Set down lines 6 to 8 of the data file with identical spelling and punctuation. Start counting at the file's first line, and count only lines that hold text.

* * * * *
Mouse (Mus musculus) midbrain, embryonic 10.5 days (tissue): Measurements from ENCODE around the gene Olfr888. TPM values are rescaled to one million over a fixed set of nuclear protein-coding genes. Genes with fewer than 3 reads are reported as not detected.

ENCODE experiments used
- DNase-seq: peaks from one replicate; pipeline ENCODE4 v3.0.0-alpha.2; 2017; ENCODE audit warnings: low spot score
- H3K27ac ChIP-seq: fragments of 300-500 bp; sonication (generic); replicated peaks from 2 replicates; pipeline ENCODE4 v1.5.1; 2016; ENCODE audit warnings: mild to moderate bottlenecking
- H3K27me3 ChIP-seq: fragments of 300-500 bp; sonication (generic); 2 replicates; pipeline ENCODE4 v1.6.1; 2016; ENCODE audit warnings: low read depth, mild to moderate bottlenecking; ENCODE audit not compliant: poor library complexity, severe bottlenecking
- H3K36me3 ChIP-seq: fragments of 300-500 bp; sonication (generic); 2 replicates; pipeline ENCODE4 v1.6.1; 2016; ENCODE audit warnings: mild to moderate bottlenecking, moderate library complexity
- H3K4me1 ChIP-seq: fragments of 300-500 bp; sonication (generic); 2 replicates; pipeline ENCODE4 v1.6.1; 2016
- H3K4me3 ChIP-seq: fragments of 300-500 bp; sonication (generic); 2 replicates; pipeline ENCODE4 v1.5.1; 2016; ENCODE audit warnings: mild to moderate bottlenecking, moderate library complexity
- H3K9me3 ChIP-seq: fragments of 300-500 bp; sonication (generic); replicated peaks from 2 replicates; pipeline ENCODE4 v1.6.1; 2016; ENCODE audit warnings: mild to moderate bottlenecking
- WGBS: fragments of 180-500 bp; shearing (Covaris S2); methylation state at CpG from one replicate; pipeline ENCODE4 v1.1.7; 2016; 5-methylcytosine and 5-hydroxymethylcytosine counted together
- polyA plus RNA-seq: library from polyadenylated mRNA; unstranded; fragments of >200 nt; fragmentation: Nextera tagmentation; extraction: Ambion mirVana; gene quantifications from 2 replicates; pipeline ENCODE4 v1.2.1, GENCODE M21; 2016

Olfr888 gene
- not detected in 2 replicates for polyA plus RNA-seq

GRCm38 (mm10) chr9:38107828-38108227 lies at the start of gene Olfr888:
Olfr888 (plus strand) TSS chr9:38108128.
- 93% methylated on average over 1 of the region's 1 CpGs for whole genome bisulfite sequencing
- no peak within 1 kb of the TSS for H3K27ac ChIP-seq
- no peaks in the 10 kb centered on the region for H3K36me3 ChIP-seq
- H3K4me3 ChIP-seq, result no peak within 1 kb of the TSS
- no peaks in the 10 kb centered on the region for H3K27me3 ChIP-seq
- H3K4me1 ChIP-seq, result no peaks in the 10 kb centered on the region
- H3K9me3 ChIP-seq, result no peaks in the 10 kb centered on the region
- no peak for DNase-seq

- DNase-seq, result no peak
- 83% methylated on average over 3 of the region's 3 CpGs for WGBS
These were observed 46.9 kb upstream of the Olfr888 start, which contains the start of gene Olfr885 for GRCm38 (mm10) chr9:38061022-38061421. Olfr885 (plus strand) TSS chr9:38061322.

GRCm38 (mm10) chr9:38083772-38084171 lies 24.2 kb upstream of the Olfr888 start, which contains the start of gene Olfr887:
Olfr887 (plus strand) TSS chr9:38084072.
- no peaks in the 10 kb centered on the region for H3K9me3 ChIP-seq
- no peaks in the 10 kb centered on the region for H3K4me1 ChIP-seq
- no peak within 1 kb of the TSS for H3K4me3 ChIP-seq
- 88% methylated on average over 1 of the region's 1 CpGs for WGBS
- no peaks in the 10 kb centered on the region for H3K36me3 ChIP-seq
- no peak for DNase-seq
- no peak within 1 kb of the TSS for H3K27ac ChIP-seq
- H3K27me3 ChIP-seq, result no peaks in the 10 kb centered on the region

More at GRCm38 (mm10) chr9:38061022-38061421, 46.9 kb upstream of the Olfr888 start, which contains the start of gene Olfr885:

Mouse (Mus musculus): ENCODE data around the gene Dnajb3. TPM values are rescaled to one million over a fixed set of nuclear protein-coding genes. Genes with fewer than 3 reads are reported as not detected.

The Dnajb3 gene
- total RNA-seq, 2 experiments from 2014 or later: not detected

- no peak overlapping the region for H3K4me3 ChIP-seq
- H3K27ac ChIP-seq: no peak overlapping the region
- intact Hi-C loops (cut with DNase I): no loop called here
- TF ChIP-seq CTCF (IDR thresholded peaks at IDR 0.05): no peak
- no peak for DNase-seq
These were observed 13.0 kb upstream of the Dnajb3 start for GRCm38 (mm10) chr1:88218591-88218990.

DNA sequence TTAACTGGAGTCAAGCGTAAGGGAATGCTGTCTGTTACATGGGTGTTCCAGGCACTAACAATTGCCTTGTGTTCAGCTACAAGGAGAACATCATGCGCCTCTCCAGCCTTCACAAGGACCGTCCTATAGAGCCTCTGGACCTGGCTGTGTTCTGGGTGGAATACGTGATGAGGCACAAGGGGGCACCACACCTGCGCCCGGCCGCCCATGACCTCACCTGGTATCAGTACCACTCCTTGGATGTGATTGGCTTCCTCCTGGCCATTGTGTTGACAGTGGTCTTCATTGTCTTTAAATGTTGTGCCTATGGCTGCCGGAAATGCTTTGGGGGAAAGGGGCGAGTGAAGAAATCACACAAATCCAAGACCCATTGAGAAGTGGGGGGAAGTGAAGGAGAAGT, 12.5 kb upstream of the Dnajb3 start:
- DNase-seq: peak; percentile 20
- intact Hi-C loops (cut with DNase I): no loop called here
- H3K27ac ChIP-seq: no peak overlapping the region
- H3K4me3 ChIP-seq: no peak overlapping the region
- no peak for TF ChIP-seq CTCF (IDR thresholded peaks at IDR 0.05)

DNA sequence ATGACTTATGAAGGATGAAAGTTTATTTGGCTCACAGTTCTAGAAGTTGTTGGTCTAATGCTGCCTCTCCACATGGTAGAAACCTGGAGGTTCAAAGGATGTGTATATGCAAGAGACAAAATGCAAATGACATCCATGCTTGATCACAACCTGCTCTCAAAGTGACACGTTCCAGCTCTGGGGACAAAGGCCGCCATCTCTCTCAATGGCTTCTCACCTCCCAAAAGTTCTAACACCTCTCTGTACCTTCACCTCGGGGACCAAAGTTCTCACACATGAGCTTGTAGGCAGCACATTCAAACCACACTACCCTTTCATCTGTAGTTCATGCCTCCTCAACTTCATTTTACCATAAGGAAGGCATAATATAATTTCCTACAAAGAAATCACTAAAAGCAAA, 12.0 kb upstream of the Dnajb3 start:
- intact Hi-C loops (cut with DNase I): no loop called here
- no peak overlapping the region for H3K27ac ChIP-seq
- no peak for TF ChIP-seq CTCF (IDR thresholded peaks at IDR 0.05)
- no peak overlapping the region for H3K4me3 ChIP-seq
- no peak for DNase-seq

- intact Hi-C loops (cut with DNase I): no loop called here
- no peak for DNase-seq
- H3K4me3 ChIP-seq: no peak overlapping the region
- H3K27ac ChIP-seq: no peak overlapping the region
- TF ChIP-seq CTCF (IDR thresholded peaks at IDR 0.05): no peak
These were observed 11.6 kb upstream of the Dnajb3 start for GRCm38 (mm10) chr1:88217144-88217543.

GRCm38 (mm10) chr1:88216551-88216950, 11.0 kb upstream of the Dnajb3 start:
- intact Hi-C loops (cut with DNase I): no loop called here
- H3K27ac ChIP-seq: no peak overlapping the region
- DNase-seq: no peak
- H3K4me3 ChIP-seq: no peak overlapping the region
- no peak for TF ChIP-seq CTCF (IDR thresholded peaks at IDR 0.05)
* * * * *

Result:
- H3K36me3 ChIP-seq: fragments of 300-500 bp; sonication (generic); 2 replicates; pipeline ENCODE4 v1.6.1; 2016; ENCODE audit warnings: mild to moderate bottlenecking, moderate library complexity
- H3K4me1 ChIP-seq: fragments of 300-500 bp; sonication (generic); 2 replicates; pipeline ENCODE4 v1.6.1; 2016
- H3K4me3 ChIP-seq: fragments of 300-500 bp; sonication (generic); 2 replicates; pipeline ENCODE4 v1.5.1; 2016; ENCODE audit warnings: mild to moderate bottlenecking, moderate library complexity